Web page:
By Sarah Trezza, PA-C
While I love my job, there are times that my job reminds me all too frequently that I am, in fact, getting old. At times this happens when I see a child for a “Kindergarten Physical” and I can flash back to the moment I saw him for his first newborn visit. Recently though, I have been reminded that I, like the rest of us, am getting old when I see history repeating itself.
People always talk about how trends repeat themselves (don’t you remember the bounce back of the seventies in the late 1990’s and the awesome bellbottoms we started wearing again?!?!) An unfortunate trend has now made its way into current topics yet again. While I was growing up, there were always discussions about “huffing.” The stereotypical story was that of kids sucking the nitrous oxide out of cans of Whip Cream. Believe it or not, it is either back, or more depressingly, never left in the first place and has merely evolved.
In our neighborhood during walks my family kept noticing small blue canisters, something that might normally be seen with perhaps a paintball gun. After months of seeing these canisters (and the lack of splattered blue paint…) it became apparent that this not what we had expected. After doing some research and collecting a few of the discarded canisters, it was readily apparent that this was not a paintball canister, but a nitrous oxide container. Not only have our young ones copied all the crazy things that older generations have already done, but they have found a more efficient (and cheaper) way to do it. It’s essentially laughing gas in the shape of a little vial that you can buy from the internet legally for $2 a high. It lasts only minutes so you can go home and not draw any suspicion.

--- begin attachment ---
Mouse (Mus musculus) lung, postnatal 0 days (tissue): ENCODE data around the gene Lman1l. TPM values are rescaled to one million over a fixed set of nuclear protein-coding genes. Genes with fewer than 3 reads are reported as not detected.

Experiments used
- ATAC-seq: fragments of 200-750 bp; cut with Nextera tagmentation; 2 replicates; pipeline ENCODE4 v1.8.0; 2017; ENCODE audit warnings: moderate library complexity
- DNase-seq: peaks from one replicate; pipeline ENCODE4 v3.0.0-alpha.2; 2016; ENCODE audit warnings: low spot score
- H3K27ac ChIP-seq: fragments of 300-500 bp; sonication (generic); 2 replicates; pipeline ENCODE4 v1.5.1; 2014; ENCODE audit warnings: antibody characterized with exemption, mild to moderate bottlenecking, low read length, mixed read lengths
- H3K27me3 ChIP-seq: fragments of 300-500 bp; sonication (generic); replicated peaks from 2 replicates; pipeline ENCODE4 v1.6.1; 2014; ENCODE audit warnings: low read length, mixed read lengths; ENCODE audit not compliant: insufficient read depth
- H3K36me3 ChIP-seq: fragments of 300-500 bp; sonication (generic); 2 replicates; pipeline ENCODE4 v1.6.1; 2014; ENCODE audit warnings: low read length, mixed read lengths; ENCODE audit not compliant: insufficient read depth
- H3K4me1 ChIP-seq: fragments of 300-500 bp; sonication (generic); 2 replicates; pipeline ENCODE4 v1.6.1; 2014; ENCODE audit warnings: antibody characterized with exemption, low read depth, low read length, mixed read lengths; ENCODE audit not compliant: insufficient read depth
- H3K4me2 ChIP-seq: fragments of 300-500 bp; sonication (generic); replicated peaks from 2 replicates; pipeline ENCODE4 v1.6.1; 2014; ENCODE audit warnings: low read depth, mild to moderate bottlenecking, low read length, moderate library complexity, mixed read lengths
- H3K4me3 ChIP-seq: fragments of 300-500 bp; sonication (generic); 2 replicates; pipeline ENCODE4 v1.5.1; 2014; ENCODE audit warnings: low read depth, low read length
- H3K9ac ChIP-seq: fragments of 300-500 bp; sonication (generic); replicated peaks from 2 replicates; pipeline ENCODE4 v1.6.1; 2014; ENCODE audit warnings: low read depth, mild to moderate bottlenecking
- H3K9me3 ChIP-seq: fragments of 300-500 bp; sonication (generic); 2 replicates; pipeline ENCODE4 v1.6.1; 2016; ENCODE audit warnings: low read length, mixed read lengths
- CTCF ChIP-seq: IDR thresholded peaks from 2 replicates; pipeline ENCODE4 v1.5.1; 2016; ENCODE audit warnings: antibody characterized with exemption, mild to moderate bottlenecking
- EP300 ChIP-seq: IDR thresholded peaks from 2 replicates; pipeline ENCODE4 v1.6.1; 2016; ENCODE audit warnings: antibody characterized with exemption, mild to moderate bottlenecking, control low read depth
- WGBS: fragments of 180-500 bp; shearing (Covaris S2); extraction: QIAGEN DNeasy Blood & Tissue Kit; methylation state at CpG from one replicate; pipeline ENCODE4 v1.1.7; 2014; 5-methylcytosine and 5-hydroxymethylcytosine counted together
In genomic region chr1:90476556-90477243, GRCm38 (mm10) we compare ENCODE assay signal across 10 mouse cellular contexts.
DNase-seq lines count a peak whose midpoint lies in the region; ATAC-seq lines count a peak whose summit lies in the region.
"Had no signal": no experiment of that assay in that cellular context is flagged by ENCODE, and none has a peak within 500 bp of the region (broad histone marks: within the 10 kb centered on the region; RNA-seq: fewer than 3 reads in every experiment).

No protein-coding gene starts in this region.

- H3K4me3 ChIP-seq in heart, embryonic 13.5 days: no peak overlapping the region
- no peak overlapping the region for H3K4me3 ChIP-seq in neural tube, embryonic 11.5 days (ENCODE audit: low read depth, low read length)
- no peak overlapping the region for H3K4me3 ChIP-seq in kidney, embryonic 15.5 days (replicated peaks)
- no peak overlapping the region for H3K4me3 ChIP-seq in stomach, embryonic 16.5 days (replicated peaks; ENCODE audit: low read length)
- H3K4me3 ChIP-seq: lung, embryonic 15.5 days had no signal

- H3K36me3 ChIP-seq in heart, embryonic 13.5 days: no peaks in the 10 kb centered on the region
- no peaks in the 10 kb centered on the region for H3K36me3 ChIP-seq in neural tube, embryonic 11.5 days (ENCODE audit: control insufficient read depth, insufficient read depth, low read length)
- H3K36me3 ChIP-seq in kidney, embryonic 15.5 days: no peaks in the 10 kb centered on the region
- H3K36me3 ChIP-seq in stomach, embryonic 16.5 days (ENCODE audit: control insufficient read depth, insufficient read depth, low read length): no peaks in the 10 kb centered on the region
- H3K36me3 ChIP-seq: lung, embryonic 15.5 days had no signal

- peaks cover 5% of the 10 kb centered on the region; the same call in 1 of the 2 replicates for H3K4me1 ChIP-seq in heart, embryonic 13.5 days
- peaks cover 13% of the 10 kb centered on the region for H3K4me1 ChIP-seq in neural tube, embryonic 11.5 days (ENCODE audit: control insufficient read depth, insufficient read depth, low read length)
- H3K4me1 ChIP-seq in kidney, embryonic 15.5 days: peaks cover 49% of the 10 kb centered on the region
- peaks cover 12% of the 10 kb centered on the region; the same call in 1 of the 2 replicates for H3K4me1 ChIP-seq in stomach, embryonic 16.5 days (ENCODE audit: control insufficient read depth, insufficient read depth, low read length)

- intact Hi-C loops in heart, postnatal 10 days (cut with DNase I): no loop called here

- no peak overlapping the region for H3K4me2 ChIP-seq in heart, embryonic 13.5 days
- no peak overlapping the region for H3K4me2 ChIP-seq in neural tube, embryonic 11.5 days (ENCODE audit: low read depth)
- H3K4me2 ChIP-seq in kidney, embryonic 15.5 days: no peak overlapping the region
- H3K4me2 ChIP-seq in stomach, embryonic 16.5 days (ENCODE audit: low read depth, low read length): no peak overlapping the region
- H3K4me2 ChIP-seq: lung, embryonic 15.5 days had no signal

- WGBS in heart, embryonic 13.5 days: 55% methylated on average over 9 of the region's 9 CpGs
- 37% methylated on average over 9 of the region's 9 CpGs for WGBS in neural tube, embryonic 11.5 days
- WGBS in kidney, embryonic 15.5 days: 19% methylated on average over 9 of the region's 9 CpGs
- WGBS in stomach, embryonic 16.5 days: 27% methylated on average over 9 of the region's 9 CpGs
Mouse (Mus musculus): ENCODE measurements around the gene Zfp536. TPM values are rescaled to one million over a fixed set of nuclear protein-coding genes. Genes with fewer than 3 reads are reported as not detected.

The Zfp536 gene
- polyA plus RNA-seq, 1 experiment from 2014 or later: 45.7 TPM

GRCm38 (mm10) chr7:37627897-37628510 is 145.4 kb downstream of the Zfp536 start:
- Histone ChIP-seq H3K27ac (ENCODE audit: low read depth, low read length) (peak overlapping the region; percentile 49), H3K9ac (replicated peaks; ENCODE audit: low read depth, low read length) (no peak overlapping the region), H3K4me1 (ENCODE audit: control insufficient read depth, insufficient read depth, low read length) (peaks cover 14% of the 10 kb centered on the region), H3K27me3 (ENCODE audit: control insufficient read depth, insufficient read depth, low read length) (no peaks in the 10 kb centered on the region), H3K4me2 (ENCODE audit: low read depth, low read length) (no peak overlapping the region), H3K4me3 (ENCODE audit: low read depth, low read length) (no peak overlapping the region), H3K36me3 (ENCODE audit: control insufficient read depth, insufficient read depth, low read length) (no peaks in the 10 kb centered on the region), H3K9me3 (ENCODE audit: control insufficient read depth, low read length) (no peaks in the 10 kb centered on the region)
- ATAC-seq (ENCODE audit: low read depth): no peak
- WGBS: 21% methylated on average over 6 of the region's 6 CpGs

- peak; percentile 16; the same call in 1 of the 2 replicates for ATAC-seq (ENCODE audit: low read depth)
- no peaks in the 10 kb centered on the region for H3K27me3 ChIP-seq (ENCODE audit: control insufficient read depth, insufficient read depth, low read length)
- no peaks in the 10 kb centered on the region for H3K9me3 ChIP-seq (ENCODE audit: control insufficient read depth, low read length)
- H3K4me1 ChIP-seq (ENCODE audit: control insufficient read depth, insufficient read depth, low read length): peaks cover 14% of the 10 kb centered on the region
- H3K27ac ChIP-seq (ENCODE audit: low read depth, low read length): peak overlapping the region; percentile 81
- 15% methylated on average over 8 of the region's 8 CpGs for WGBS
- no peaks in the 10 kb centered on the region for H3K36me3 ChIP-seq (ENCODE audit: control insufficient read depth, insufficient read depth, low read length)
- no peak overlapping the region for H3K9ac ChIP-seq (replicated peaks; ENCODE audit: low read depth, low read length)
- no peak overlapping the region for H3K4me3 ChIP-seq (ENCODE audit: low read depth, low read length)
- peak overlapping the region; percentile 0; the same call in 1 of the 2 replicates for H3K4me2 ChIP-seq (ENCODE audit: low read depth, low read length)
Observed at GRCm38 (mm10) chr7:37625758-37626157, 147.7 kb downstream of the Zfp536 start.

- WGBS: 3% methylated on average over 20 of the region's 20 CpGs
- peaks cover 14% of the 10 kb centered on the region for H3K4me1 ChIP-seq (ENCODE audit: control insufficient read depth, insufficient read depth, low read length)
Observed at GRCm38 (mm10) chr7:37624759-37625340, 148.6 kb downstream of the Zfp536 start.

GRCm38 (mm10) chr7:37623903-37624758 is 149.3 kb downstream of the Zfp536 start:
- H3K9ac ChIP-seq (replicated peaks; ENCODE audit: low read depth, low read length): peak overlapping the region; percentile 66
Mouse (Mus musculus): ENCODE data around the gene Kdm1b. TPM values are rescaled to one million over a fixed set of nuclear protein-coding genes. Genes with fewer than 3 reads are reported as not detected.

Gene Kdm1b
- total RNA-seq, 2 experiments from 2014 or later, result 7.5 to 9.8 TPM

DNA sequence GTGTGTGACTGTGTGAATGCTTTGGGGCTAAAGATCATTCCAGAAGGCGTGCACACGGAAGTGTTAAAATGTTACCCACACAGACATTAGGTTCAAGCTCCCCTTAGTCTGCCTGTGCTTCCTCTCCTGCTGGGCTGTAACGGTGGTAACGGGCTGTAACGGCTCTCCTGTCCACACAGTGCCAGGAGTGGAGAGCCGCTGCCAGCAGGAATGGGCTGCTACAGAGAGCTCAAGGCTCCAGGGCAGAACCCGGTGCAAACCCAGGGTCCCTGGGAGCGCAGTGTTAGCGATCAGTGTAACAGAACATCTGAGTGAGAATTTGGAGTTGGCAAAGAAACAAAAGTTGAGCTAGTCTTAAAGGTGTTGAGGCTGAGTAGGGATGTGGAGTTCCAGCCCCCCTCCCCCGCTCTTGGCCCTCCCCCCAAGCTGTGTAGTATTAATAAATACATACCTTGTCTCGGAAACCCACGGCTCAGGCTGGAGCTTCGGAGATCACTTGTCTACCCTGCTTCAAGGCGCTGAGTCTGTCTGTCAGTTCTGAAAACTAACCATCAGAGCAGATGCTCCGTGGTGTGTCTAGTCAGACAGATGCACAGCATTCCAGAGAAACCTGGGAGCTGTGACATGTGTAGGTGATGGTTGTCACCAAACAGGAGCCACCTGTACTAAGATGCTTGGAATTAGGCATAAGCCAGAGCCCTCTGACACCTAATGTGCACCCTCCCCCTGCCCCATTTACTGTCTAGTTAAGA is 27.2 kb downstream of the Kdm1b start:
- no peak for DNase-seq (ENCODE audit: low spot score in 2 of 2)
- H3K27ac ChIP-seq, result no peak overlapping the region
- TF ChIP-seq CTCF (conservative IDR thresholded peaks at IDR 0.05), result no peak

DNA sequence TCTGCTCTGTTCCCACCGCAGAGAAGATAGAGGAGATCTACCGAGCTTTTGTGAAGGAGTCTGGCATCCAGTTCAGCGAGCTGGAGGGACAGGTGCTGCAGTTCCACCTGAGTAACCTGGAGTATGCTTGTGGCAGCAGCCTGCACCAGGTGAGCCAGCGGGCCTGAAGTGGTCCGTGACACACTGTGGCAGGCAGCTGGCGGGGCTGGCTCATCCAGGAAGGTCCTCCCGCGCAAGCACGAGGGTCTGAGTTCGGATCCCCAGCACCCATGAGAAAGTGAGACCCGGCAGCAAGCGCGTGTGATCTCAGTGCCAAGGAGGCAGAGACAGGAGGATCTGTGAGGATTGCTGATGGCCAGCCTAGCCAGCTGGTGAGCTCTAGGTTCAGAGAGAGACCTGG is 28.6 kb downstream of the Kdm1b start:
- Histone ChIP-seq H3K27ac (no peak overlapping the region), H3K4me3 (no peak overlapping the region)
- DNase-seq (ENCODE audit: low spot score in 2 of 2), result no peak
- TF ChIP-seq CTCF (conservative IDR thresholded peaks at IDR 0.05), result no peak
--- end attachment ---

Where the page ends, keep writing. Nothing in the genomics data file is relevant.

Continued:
The point of this post is not to make you feel old, but to make you aware of all the new ways our children try to give us gray hair. If you do happen to see any of these cartridges, or the dispenser that often comes with them, please let us know. If anything, simply use this post as a conversation starter with your children.
Below I have posted a picture of the cartridges from an ad on Amazon, as well as a picture of the ones we found in the neighborhood and the dispenser. I also attached a link to ABC News covering a similar story.
As always, if you have any concerns about your child, please call the office at 804.794.2821 to speak with a nurse or make an appointment. That is, after all, what we are here for!